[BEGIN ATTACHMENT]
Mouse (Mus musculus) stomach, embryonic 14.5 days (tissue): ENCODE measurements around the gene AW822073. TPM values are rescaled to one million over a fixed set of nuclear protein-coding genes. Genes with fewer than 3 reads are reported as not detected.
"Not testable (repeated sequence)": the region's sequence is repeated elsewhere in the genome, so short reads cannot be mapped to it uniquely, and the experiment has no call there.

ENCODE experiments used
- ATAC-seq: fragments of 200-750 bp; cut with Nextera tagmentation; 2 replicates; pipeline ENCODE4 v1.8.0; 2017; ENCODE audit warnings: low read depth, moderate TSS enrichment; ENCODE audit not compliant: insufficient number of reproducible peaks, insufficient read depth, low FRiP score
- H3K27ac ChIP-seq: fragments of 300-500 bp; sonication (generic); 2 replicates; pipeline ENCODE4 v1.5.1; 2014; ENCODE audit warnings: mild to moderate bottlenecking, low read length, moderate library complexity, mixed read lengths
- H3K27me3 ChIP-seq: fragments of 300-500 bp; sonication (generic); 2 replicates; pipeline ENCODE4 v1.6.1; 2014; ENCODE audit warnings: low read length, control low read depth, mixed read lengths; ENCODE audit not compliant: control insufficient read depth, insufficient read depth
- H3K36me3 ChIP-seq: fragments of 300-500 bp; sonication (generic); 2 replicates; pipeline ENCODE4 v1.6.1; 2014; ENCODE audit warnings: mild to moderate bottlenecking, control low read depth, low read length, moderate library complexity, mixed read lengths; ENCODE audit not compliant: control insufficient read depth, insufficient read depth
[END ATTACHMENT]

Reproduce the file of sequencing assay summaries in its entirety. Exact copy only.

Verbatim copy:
Mouse (Mus musculus) stomach, embryonic 14.5 days (tissue): ENCODE measurements around the gene AW822073. TPM values are rescaled to one million over a fixed set of nuclear protein-coding genes. Genes with fewer than 3 reads are reported as not detected.
"Not testable (repeated sequence)": the region's sequence is repeated elsewhere in the genome, so short reads cannot be mapped to it uniquely, and the experiment has no call there.

ENCODE experiments used
- ATAC-seq: fragments of 200-750 bp; cut with Nextera tagmentation; 2 replicates; pipeline ENCODE4 v1.8.0; 2017; ENCODE audit warnings: low read depth, moderate TSS enrichment; ENCODE audit not compliant: insufficient number of reproducible peaks, insufficient read depth, low FRiP score
- H3K27ac ChIP-seq: fragments of 300-500 bp; sonication (generic); 2 replicates; pipeline ENCODE4 v1.5.1; 2014; ENCODE audit warnings: mild to moderate bottlenecking, low read length, moderate library complexity, mixed read lengths
- H3K27me3 ChIP-seq: fragments of 300-500 bp; sonication (generic); 2 replicates; pipeline ENCODE4 v1.6.1; 2014; ENCODE audit warnings: low read length, control low read depth, mixed read lengths; ENCODE audit not compliant: control insufficient read depth, insufficient read depth
- H3K36me3 ChIP-seq: fragments of 300-500 bp; sonication (generic); 2 replicates; pipeline ENCODE4 v1.6.1; 2014; ENCODE audit warnings: mild to moderate bottlenecking, control low read depth, low read length, moderate library complexity, mixed read lengths; ENCODE audit not compliant: control insufficient read depth, insufficient read depth